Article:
Title: Distribution of Queen conch (Strombus gigas) on the Pedro Bank, Jamaica: Descriptive and Predictive distribution models

University thesis
Year of publication:
University of Iceland
Place of publication:
Number of pages:
Document URL: Link
Supervisors: Julian Mariano Burgos , Jörundur Svavarsson
Strombus gigas; realized niche; potential niche; Pedro Bank; species distribution models; biological variables; environmental variables; marine spatial planning.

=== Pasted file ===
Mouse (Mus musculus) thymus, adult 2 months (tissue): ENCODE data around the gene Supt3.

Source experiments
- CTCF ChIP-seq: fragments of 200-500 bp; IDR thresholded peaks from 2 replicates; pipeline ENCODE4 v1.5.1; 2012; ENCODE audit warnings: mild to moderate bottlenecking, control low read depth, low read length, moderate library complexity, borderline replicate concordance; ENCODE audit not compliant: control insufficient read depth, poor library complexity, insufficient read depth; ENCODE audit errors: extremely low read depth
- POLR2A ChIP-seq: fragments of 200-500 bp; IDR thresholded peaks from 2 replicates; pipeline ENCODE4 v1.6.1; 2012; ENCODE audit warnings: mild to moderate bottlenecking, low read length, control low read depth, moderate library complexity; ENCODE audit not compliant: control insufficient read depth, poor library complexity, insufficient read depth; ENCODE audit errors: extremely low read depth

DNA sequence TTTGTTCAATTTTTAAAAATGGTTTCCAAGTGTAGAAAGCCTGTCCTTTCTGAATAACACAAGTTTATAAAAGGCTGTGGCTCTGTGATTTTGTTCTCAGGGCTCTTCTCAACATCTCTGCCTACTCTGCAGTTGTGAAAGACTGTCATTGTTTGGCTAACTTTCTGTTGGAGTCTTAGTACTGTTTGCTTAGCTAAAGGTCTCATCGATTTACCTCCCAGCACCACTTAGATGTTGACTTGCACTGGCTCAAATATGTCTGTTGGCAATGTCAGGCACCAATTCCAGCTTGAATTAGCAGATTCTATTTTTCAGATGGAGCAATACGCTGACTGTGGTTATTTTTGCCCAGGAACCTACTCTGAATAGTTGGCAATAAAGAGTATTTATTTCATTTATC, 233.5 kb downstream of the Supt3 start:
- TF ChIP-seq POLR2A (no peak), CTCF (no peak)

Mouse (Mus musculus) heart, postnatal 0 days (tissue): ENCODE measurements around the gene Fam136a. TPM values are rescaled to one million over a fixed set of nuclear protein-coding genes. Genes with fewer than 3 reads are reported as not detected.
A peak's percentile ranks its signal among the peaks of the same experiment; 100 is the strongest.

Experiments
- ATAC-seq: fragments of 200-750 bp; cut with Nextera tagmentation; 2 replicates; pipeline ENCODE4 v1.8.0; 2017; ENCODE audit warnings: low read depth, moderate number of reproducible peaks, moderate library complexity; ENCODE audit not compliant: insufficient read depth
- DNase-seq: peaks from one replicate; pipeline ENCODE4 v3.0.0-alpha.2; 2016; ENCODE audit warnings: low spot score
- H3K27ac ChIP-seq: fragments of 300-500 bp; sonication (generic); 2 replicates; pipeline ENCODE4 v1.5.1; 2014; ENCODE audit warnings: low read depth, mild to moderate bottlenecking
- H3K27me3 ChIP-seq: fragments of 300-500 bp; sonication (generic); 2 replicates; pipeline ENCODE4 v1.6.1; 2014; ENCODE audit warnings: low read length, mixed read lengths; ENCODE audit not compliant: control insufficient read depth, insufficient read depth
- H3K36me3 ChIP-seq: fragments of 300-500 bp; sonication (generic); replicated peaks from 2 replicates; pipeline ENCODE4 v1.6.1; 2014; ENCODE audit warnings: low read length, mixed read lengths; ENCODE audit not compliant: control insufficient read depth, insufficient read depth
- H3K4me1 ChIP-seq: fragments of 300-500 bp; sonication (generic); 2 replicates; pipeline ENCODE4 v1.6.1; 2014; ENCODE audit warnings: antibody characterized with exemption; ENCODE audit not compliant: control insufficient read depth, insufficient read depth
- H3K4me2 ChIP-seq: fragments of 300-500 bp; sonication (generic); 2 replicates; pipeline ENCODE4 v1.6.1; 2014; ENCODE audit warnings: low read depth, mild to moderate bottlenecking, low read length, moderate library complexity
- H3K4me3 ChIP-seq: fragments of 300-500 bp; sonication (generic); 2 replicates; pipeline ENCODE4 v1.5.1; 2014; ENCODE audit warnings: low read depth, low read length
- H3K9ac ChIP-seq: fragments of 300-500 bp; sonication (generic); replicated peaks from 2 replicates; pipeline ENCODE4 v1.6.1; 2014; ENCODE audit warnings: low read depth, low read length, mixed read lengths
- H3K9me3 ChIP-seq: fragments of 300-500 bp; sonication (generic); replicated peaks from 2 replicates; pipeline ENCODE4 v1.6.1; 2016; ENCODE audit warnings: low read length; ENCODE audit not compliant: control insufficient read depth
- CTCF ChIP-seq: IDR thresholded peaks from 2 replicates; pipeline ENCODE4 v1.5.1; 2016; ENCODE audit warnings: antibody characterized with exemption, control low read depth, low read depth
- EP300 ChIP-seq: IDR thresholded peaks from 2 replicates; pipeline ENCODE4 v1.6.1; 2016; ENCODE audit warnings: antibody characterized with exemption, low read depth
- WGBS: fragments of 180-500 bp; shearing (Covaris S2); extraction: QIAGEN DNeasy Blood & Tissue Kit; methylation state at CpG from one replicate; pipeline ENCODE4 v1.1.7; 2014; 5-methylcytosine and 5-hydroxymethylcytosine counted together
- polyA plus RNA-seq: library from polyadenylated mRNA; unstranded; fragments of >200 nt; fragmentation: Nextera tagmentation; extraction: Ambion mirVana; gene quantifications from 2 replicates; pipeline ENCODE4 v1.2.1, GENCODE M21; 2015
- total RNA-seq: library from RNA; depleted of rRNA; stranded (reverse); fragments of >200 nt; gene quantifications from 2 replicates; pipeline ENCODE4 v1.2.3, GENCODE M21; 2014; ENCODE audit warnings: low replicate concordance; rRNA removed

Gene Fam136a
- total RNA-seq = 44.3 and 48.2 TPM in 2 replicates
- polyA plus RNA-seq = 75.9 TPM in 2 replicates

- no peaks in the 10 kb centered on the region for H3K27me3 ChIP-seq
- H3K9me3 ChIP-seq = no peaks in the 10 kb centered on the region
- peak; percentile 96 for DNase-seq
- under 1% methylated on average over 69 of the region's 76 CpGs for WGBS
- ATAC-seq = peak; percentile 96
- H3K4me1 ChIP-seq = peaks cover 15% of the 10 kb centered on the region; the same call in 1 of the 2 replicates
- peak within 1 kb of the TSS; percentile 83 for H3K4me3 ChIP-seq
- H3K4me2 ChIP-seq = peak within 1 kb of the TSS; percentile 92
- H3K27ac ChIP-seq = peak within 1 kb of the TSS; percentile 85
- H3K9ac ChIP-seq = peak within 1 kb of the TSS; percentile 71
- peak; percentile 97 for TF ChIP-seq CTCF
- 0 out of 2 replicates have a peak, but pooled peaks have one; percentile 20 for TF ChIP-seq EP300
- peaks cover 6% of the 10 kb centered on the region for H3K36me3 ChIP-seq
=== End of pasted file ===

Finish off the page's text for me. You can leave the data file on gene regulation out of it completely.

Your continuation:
Species distribution models (SDM) are useful tools for describing and predicting species ecological role within its community or ecosystem. They are increasingly becoming important in the context of marine resource management and conservation in light of the the relative difficulty and expense of obtaining quality marine biological and environmental data. SDM have been applied to the marine realm in areas such as marine spatial planning (MSP), prioritizing for the establishment of protected areas, predicting and planning for the impact of non-native species and climate change mitigation. There is an on-going effort by private and public stakeholders to further develop and implement ecosystem based management approaches to Jamaicaʼs marine resources, in particular on socio-economically important species and habitats. In this context descriptive and predictive distribution models were developed for different size and age groups of the commercially important gastropod mollusc, Queen conch (Strombus gigas), on the Pedro Bank Jamaica. Species occurrence data from four abundance surveys (2002, 2007, 2011 and 2015) were modelled against the environmental variables; depth, substrate and primary production using generalized additive models (GAM) and Maxent. Descriptive results revealed that for both juveniles and adults there is a higher tendency toward shallower depths and substrates with relatively high amounts of their marcoalgal food. However, it is substrate complexity rather than specific substrate types that may be most important. Predictive models showed that not all supposedly suitable areas were being occupied by the species, but importantly also suggest priority areas for management of the species and its habitat in the context of the Pedro Banksʼ increasingly multi-use nature.

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